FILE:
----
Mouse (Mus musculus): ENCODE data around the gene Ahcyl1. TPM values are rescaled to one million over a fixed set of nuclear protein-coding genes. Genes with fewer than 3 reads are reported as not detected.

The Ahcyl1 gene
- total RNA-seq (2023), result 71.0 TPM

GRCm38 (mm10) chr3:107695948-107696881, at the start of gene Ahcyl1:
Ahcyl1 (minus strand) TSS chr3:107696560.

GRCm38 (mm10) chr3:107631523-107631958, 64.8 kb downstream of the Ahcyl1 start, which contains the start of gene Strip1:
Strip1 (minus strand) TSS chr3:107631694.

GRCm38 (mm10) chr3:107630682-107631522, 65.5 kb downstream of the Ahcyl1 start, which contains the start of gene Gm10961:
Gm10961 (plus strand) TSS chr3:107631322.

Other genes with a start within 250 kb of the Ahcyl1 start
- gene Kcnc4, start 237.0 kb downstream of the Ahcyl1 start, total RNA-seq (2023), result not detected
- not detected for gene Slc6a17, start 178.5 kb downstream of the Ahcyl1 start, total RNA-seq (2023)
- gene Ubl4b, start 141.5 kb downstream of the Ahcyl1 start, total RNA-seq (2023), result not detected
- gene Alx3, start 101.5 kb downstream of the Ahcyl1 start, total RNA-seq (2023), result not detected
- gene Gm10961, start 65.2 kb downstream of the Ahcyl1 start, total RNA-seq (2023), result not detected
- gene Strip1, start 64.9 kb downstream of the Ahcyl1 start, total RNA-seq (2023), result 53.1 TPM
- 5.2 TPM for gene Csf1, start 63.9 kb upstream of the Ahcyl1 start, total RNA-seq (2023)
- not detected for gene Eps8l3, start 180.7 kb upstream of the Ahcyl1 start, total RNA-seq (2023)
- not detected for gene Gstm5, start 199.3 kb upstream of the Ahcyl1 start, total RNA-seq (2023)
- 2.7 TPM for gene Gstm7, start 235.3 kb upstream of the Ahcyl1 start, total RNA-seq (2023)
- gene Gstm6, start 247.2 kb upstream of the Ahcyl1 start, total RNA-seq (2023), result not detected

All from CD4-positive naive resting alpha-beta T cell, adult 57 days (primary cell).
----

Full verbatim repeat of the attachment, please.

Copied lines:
Mouse (Mus musculus): ENCODE data around the gene Ahcyl1. TPM values are rescaled to one million over a fixed set of nuclear protein-coding genes. Genes with fewer than 3 reads are reported as not detected.

The Ahcyl1 gene
- total RNA-seq (2023), result 71.0 TPM

GRCm38 (mm10) chr3:107695948-107696881, at the start of gene Ahcyl1:
Ahcyl1 (minus strand) TSS chr3:107696560.

GRCm38 (mm10) chr3:107631523-107631958, 64.8 kb downstream of the Ahcyl1 start, which contains the start of gene Strip1:
Strip1 (minus strand) TSS chr3:107631694.

GRCm38 (mm10) chr3:107630682-107631522, 65.5 kb downstream of the Ahcyl1 start, which contains the start of gene Gm10961:
Gm10961 (plus strand) TSS chr3:107631322.

Other genes with a start within 250 kb of the Ahcyl1 start
- gene Kcnc4, start 237.0 kb downstream of the Ahcyl1 start, total RNA-seq (2023), result not detected
- not detected for gene Slc6a17, start 178.5 kb downstream of the Ahcyl1 start, total RNA-seq (2023)
- gene Ubl4b, start 141.5 kb downstream of the Ahcyl1 start, total RNA-seq (2023), result not detected
- gene Alx3, start 101.5 kb downstream of the Ahcyl1 start, total RNA-seq (2023), result not detected
- gene Gm10961, start 65.2 kb downstream of the Ahcyl1 start, total RNA-seq (2023), result not detected
- gene Strip1, start 64.9 kb downstream of the Ahcyl1 start, total RNA-seq (2023), result 53.1 TPM
- 5.2 TPM for gene Csf1, start 63.9 kb upstream of the Ahcyl1 start, total RNA-seq (2023)
- not detected for gene Eps8l3, start 180.7 kb upstream of the Ahcyl1 start, total RNA-seq (2023)
- not detected for gene Gstm5, start 199.3 kb upstream of the Ahcyl1 start, total RNA-seq (2023)
- 2.7 TPM for gene Gstm7, start 235.3 kb upstream of the Ahcyl1 start, total RNA-seq (2023)
- gene Gstm6, start 247.2 kb upstream of the Ahcyl1 start, total RNA-seq (2023), result not detected

All from CD4-positive naive resting alpha-beta T cell, adult 57 days (primary cell).